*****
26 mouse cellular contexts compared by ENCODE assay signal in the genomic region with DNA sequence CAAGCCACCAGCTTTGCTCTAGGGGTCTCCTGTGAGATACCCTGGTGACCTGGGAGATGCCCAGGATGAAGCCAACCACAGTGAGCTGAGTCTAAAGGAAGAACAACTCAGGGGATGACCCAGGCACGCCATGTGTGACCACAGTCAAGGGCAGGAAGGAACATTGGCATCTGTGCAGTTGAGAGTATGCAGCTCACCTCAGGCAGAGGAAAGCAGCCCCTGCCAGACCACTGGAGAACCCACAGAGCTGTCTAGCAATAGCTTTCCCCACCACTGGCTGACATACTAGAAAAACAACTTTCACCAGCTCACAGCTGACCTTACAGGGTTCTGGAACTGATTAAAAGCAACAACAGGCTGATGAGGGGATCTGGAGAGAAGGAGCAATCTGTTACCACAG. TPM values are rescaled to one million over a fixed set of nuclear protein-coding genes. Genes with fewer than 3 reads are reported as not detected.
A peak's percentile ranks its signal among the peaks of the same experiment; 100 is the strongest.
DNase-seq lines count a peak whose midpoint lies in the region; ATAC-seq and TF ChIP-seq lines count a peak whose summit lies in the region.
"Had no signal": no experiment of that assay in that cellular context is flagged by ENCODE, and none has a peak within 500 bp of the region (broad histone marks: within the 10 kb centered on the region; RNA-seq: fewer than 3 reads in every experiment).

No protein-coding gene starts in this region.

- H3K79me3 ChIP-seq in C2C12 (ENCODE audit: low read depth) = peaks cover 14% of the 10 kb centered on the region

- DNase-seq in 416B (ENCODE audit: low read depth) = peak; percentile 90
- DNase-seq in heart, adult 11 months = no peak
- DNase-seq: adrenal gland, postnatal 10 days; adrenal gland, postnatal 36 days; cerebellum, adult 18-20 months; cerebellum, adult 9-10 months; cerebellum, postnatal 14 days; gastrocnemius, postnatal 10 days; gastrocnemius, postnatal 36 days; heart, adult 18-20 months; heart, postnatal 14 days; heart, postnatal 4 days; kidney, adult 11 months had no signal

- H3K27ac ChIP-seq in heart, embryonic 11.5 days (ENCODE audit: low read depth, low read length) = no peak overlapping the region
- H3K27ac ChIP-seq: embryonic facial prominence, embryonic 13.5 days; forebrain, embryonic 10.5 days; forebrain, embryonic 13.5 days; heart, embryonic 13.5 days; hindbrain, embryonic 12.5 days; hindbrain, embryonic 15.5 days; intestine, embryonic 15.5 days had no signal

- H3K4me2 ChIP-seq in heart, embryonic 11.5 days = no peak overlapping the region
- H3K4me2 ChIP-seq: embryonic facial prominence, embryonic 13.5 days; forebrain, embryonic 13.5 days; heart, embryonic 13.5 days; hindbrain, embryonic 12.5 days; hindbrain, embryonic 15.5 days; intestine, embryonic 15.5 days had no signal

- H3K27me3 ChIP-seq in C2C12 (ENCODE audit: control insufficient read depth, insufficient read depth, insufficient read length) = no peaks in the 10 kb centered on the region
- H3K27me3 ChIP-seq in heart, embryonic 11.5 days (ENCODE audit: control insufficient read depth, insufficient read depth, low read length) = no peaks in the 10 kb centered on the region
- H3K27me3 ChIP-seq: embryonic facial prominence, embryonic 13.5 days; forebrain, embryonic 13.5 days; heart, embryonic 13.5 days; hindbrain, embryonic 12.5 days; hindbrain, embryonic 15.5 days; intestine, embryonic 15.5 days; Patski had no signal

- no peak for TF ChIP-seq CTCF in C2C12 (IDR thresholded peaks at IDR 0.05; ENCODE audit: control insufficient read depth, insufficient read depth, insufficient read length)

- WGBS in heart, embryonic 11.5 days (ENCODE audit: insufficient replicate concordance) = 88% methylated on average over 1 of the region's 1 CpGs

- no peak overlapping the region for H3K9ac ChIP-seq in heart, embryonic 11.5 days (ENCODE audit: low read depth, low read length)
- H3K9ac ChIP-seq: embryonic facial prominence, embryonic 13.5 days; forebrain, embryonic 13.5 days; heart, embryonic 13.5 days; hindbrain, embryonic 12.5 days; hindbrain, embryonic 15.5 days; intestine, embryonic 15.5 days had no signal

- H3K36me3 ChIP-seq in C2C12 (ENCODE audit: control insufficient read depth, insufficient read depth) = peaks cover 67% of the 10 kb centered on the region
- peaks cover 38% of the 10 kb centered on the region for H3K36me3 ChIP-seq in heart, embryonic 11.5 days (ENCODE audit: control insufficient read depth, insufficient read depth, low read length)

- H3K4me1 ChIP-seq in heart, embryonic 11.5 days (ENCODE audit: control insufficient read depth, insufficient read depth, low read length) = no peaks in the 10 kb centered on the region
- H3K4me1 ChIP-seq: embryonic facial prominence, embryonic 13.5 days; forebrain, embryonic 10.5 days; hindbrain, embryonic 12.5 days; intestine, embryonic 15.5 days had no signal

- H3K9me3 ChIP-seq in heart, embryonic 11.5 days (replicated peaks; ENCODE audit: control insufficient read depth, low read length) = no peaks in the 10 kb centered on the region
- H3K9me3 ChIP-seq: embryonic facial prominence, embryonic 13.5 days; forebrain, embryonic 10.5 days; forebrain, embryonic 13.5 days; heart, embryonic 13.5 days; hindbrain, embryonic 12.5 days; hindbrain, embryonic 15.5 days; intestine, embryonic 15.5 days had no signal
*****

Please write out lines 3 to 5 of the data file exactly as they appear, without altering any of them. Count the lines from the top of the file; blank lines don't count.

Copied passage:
DNase-seq lines count a peak whose midpoint lies in the region; ATAC-seq and TF ChIP-seq lines count a peak whose summit lies in the region.
"Had no signal": no experiment of that assay in that cellular context is flagged by ENCODE, and none has a peak within 500 bp of the region (broad histone marks: within the 10 kb centered on the region; RNA-seq: fewer than 3 reads in every experiment).

No protein-coding gene starts in this region.